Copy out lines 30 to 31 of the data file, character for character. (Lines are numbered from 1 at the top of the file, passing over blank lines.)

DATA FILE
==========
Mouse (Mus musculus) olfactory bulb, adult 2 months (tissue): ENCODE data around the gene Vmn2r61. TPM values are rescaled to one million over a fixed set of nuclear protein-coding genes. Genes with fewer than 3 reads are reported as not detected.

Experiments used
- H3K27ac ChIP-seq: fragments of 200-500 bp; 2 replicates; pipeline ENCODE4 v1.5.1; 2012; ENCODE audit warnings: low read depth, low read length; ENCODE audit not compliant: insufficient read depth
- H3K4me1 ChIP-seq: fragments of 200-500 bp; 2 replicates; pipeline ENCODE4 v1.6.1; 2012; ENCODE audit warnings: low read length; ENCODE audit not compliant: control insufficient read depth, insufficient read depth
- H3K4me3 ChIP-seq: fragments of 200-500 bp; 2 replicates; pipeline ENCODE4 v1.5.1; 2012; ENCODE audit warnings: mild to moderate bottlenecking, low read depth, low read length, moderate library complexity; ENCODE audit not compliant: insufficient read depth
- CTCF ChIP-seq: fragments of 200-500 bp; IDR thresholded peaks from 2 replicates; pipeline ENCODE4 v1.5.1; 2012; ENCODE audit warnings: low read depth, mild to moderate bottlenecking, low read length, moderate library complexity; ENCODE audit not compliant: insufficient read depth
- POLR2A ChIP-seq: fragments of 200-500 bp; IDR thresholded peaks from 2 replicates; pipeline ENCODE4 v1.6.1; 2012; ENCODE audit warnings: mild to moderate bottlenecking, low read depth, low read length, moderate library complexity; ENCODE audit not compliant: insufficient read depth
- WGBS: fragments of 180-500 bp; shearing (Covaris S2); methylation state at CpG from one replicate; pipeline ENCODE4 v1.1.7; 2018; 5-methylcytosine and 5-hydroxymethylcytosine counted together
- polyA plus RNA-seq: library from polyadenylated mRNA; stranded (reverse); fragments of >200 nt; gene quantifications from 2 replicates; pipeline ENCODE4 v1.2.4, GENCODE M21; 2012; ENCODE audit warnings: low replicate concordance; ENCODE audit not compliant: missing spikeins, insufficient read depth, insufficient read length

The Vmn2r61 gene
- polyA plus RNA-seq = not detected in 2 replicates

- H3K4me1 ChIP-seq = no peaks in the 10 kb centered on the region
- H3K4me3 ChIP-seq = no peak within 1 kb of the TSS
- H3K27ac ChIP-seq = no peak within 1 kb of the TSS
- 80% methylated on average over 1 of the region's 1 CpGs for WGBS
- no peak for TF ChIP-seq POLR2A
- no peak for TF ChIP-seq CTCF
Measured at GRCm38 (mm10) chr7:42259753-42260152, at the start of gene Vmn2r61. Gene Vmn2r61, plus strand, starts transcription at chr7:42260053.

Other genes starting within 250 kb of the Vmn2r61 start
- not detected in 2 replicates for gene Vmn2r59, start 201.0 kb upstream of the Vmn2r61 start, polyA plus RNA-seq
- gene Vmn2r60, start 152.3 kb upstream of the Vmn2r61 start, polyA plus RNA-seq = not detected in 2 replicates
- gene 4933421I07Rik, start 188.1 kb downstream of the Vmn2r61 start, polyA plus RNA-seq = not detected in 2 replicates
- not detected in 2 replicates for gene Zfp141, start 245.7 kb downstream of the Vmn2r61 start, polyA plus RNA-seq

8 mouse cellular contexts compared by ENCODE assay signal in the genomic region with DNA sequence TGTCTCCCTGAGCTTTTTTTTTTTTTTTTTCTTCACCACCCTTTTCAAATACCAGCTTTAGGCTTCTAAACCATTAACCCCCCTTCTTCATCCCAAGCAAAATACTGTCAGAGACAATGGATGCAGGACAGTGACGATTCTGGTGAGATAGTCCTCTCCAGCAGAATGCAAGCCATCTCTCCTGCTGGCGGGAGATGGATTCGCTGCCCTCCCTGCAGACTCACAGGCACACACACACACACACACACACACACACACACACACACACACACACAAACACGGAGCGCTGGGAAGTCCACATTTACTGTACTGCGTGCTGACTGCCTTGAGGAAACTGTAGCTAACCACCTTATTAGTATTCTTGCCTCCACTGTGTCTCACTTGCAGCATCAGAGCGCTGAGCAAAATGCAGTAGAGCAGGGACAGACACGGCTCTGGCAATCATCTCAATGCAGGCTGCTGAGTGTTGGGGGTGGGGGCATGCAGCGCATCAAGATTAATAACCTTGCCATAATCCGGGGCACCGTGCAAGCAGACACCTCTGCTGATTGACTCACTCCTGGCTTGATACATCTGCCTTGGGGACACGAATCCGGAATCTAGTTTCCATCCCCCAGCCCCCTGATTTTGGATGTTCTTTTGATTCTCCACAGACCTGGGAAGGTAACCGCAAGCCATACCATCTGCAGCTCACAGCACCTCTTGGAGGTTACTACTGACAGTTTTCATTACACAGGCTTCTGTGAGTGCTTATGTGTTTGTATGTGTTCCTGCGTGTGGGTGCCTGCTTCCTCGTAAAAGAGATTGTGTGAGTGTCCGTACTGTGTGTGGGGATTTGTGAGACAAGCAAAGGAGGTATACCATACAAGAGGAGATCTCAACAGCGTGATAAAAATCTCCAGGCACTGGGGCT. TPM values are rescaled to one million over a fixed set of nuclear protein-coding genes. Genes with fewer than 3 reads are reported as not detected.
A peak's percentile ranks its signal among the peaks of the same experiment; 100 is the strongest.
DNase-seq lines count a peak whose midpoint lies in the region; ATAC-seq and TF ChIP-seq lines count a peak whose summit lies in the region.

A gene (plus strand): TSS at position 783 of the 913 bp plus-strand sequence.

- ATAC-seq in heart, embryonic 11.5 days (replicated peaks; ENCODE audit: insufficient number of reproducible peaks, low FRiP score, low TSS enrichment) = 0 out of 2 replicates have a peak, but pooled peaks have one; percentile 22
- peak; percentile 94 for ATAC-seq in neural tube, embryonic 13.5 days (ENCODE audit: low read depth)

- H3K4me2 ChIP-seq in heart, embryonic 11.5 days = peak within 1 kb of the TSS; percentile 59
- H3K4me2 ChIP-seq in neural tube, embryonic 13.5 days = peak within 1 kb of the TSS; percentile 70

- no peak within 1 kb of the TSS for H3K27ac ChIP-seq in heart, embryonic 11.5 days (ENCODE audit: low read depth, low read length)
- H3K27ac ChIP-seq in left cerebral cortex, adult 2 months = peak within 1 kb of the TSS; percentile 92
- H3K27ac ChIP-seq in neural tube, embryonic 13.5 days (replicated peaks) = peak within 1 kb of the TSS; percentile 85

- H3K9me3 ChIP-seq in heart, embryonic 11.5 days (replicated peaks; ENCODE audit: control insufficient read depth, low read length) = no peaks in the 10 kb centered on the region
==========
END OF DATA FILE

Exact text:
- H3K4me2 ChIP-seq in heart, embryonic 11.5 days = peak within 1 kb of the TSS; percentile 59
- H3K4me2 ChIP-seq in neural tube, embryonic 13.5 days = peak within 1 kb of the TSS; percentile 70